A recent study by Gitlin et al. added another key to caspase-8’s toolbox.300 In macrophages, downstream of TRIF-dependent TLRs (i.e., TLR3 and TLR4), activated caspase-8 cleaves the IFN-induced suppressor of cytokine production N4BP1, amplifying cytokine production and release. MyD88-dependent TLRs fail to target N4BP1, resulting in a reduced cytokine response. However, engagement of TNFR1 by TNFα followed by caspase-8 activation and N4BP1 cleavage allows TRIF-independent TLRs to induce cytokine production. Since coactivation of TLRs and TNFR can likely occur during pathogen infection in vivo, engagement of TNFR induces cleavage of N4BP1 by caspase-8 to allow TRIF-independent TLRs to enhance cytokine responses. Hence, caspase-8 is a critical node in signal integration by which TNF permits cytokine and chemokine production downstream of TRIF-independent TLRs.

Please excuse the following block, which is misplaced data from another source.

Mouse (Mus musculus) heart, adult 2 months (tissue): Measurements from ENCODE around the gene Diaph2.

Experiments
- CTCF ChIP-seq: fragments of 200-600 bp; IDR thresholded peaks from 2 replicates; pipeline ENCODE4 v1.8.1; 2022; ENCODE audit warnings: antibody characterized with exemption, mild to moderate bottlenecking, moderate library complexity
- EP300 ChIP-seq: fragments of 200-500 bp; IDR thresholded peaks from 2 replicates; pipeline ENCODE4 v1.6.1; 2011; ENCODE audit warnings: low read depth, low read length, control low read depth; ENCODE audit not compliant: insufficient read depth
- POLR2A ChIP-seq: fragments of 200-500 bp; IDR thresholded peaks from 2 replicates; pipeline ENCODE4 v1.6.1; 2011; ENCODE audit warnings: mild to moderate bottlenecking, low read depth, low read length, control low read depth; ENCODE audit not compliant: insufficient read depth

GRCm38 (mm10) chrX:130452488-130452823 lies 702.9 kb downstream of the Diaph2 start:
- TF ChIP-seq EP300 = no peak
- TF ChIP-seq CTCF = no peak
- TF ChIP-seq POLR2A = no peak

Hence, caspase-8 is a central regulator of cell death, acting as a cellular compass to promote apoptosis, necroptosis, or pyroptosis depending on its posttranslational state and the cell type (Fig. 4). Regulators other than caspase-8 have emerged as gatekeepers between cell death pathways. For example, GBP1 was recently proposed to act as a microbe-specific switch enabling recognition of either Toxoplasma gondii DNA, inducing apoptosis through AIM2, or Salmonella LPS, instead promoting pyroptosis via caspase-4.301,302

Fig. 4
figure 4

Crossing lines of programmed cell death. The different cell fates are balanced by an intricate game between pro- and antisurvival factors in which caspase-8 seems to be the central referee